Captain Joseph-Elzéar Bernier’s Sealskin Outfit

An intrepid navigator asserted Canada’s Arctic sovereignty.

Written by Anne-Gaëlle Weber

Posted February 6, 2023

This sealskin outfit belonged to Captain Joseph-Elzéar Bernier (1852-1934), an Arctic navigator who aimed to reach the North Pole and to accurately map the northern limit of Canada. His goal was to assert Canadian sovereignty in the face of American expansionists, who — having recently renegotiated the borders of Alaska — sought to take advantage of the vaguely-defined border of the Northwest Territories, transferred to Canada by the British Crown in 1880.

Captain Bernier crossed the Atlantic more than 250 times, but he is best known for leading twelve expeditions to the Canadian Arctic. The Canadian government subsidized his expeditions from 1906 to 1911, during which time he claimed possession of the Ungava Peninsula, in present-day Nunavik, and of Melville Island, in the Arctic Ocean, for Canada. After 1911, he financed his travels independently through the fur trade, mapping the regions of Pond Inlet and the eastern archipelagos.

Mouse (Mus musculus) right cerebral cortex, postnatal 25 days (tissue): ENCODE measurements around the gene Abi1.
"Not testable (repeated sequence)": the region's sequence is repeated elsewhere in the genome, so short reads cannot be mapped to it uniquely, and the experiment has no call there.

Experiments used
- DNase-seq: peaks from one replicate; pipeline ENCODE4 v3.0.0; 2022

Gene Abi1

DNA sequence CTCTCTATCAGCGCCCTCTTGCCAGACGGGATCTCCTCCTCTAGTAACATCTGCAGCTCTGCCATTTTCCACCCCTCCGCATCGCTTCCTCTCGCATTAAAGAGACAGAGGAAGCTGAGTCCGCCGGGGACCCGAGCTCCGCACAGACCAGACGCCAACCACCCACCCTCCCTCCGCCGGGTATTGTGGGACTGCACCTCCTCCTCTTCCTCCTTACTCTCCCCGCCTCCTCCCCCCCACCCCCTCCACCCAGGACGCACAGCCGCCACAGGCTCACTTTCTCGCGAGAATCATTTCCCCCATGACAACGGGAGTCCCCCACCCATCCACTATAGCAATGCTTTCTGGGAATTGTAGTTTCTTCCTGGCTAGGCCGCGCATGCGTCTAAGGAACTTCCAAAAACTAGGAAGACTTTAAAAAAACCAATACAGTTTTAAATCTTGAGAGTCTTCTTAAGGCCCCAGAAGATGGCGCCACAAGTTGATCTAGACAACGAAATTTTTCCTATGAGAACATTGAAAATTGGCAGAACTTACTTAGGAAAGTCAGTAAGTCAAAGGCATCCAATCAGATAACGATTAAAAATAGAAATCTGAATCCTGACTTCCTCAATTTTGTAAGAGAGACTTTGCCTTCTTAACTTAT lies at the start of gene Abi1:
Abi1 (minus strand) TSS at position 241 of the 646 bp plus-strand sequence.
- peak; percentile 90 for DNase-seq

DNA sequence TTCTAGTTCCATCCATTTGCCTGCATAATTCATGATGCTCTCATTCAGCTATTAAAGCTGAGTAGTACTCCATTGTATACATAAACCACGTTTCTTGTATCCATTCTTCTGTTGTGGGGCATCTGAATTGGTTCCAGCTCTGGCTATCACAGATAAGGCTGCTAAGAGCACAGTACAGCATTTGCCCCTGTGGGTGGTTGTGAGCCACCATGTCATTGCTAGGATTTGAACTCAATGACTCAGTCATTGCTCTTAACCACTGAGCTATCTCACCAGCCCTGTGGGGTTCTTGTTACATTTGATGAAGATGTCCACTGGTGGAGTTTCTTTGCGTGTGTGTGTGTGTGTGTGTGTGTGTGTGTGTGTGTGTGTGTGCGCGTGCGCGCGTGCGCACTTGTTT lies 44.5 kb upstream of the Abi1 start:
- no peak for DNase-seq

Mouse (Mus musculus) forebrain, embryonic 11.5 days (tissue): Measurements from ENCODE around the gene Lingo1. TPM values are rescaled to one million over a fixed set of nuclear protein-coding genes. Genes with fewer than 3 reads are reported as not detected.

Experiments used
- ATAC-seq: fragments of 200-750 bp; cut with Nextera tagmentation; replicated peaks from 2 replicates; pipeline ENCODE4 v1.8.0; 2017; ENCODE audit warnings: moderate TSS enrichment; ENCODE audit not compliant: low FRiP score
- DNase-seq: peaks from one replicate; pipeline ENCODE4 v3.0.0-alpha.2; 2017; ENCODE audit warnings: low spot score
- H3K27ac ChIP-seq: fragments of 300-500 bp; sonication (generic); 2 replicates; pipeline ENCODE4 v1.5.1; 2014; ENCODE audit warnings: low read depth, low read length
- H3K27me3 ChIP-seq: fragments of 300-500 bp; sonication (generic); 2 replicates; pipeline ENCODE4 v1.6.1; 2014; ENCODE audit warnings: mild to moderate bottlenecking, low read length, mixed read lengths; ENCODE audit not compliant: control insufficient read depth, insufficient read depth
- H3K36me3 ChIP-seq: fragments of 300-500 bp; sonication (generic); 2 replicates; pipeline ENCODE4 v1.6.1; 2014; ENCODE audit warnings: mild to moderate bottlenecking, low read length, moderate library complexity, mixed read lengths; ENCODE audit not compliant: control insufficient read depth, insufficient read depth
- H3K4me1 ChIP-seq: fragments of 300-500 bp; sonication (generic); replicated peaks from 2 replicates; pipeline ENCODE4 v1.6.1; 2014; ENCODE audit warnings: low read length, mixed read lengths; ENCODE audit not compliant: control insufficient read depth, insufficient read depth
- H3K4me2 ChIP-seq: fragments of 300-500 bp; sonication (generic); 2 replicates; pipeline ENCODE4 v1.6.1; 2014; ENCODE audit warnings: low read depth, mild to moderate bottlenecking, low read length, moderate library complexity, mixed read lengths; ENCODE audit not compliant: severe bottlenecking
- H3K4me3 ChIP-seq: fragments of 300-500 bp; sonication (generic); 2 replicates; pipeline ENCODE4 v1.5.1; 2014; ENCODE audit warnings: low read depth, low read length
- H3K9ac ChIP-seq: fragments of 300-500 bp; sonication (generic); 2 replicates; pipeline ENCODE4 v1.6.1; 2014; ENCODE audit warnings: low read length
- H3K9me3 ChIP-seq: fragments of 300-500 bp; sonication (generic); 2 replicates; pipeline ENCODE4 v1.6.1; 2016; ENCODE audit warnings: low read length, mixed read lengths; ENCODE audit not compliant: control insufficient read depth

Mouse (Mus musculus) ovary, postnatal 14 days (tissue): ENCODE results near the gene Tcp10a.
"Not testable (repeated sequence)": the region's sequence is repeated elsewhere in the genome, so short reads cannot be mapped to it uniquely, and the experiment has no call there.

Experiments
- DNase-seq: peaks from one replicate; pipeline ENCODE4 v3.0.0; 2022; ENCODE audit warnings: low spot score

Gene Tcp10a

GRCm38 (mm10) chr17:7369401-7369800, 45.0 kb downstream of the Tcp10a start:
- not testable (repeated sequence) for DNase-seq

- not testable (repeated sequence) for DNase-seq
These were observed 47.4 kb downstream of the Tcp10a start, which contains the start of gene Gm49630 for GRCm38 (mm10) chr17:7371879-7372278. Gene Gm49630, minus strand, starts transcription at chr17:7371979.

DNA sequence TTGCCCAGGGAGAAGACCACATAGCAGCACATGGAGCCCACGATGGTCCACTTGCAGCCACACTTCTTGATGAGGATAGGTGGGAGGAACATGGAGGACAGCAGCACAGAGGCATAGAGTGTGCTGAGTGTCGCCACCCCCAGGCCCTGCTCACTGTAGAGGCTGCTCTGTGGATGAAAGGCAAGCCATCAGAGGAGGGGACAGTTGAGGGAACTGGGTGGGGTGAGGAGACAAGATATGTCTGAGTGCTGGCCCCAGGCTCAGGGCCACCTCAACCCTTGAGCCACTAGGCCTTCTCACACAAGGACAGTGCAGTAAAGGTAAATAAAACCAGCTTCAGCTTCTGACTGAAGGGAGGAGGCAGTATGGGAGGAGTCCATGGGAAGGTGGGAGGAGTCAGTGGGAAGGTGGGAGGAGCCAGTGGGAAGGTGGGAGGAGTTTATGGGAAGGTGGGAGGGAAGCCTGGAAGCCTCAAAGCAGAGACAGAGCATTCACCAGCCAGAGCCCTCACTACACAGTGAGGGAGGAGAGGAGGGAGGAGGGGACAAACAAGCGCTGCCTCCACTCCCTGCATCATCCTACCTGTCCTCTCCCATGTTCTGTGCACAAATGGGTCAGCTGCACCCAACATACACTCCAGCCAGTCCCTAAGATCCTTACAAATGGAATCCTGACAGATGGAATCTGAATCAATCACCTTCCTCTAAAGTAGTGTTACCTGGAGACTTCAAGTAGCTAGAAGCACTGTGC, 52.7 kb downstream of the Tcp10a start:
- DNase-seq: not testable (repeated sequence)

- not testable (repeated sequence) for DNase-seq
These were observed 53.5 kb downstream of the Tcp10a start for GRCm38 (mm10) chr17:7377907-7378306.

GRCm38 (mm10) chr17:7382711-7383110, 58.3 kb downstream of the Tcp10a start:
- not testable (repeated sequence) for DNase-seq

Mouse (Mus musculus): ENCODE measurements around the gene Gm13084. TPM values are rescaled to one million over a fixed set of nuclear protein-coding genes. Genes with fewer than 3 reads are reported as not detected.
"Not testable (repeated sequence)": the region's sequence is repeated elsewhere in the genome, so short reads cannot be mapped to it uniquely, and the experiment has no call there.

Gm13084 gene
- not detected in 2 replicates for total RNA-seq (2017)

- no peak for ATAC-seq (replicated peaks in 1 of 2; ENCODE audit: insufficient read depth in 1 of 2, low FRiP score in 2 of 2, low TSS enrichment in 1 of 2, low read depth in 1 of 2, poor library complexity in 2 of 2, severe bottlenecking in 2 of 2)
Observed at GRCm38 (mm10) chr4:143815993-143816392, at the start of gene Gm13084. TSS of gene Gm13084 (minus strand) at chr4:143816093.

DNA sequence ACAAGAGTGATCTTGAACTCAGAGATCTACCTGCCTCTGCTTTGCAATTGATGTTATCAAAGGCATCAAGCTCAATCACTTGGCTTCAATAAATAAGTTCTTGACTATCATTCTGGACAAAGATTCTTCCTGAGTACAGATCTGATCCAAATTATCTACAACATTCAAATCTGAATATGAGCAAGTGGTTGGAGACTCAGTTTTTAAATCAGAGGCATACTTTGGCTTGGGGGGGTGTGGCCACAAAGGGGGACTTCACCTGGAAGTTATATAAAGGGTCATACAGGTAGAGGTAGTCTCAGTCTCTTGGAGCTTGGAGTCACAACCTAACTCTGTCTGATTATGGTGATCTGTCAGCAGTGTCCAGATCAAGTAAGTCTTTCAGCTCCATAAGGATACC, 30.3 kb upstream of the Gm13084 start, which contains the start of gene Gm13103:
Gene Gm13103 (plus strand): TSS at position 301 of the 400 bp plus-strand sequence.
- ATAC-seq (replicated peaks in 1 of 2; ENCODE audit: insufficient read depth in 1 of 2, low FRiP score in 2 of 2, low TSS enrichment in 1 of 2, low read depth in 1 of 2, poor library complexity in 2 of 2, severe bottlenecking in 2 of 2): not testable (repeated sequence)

During his last expedition in 1925, at the age of 70, he was hoisted on a harness to the top of the mast to better steer his ship through the ice.

This object resides at Musée maritime du Québec.

This article originally appeared in Cinquante Merveilles de nos musées: les plus beaux trésors de la Francophonie Canadienne. The special interest publication was part of Projet Portage, a five-year initiative to connect history lovers in French and English Canada, generously supported by the Molson Foundation.

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